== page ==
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Cuban Tree Frog

Osteopilus Septentrionalis


Young Cuban Tree Frog hiding out inside an early morning dewy, newly opening leaf of a Banana tree... The Cuban tree frog (Osteopilus septentrionalis) is an amphibian native to the Caribbean region of the Western Hemisphere. It is the largest tree frog of North America. Its wide diet and ability to thrive amongst humans has made it a highly invasive species with established colonies in northern Florida, the Hawaiian island of Oahu, and thorough the Caribbean Islands.[1] They range in size from 3 to 5.5 in (76 to 140 mm) and vary in color from olive-brown and bronze to gray or grayish-white. A nocturnal, tree-dwelling frog, it is known to eat almost anything that will fit in its mouth and to mate year-round. Their arrival in a new community is believed to be detrimental to local species, and it has been suggested that these frogs be destroyed on sight upon their arrival in new habitats. Cuban tree frogs are commonly available as pets; however, because the animal secretes a toxic mucus from its skin that can cause a burning sensation in the eyes, it is not an ideal pet. Further distribution of the species is believed to have been expanded by the release of these pet animals.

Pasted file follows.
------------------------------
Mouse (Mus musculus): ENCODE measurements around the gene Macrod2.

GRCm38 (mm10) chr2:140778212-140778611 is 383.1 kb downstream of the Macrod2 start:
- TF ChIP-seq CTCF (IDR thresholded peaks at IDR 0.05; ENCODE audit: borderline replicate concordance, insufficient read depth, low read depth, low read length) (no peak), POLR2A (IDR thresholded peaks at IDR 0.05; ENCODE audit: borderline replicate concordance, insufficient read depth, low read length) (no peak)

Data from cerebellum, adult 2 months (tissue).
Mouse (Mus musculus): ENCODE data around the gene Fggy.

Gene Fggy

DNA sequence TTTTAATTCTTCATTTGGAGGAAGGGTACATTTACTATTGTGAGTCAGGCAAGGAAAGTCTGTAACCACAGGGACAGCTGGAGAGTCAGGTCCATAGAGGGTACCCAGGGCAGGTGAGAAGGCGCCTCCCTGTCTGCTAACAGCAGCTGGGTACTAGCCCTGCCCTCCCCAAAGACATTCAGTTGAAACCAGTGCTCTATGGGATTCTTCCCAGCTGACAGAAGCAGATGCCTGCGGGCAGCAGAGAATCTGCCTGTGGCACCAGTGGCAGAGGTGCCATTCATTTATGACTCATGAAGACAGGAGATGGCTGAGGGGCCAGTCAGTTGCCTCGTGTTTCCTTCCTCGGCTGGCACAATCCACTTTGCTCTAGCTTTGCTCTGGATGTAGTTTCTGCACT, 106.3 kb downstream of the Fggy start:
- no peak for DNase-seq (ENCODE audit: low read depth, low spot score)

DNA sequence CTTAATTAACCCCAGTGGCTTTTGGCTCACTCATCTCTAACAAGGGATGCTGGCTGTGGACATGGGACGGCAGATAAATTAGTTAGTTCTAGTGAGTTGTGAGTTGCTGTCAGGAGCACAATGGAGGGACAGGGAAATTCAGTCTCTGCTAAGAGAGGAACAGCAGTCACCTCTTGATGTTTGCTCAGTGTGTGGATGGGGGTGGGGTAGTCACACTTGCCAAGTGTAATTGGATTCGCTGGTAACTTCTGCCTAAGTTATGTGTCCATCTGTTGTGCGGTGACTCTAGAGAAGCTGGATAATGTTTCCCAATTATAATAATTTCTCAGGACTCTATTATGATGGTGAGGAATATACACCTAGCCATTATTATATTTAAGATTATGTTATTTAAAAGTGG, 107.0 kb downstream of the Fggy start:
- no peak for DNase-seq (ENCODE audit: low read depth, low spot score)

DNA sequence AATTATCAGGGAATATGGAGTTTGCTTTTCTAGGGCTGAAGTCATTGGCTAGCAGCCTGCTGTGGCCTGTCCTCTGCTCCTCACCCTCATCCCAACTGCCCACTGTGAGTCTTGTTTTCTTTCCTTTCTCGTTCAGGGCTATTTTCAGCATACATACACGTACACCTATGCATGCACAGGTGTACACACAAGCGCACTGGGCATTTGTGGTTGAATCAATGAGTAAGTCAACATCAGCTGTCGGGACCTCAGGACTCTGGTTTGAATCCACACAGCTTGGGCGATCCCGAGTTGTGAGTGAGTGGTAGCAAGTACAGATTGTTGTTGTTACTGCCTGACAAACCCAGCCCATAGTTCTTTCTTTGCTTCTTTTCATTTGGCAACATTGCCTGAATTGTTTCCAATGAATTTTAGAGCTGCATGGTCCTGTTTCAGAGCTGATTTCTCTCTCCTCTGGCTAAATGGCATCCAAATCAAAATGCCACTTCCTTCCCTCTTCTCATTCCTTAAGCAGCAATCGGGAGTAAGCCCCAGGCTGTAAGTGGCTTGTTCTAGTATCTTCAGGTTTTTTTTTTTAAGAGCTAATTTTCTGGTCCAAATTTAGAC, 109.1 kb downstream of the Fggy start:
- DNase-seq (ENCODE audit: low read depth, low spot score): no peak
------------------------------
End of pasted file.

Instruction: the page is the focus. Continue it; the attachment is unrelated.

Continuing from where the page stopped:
The Cuban tree frog is native to Cuba, the Bahamas, and the Cayman Islands. This large frog has been introduced in Puerto Rico, the US Virgin Islands, the British Virgin Islands, many islands of the Lesser Antilles, and Hawaii. Whether the species was native to the Key West region of Florida is debated,[7] or if it was introduced to the area. First discovered in the 1930s,[9] they may have arrived on ships in the 1800s[8] or could have made it to the area by natural means.[9] They can survive in brackish water, which may have helped the species to spread to various islands.[5] The Cuban tree frogs' progressive colonization into the mainland of Florida is believed to be abetted by use of State Road A1A construction during the 1940s.[10] The species is now established in southern Florida and parts of the panhandle region, and can be found as far north as South Carolina.[1] The Cuban tree frog is known to hitchhike on shipments of potted plants,[11] vegetation, packaging,[10] boats, and other motorized vehicles.[1] Once in a new location, the frogs become an invasive species. They have several good colonizing traits, such as high fecundity, short generation time, a diverse diet, good competitive ability, and the ability to coexist with humans.[10] In addition, they also secrete a toxic mucus from their skin which helps to limit the number of natural predators.[4] Cuban tree frogs are known to inhabit a variety of habitats, including estuaries, low-density suburban development, small towns, agricultural areas, particularly ones with exotic plants, and lowland forests and swamps.[12] Within their habitats, they can be found in damp, shady areas, particularly around shrubs and trees,[2] by cisterns, rain barrels,[5] and buildings.

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Sarasota, Florida, USA

Spotted on Oct 2, 2013
Submitted on Dec 30, 2013

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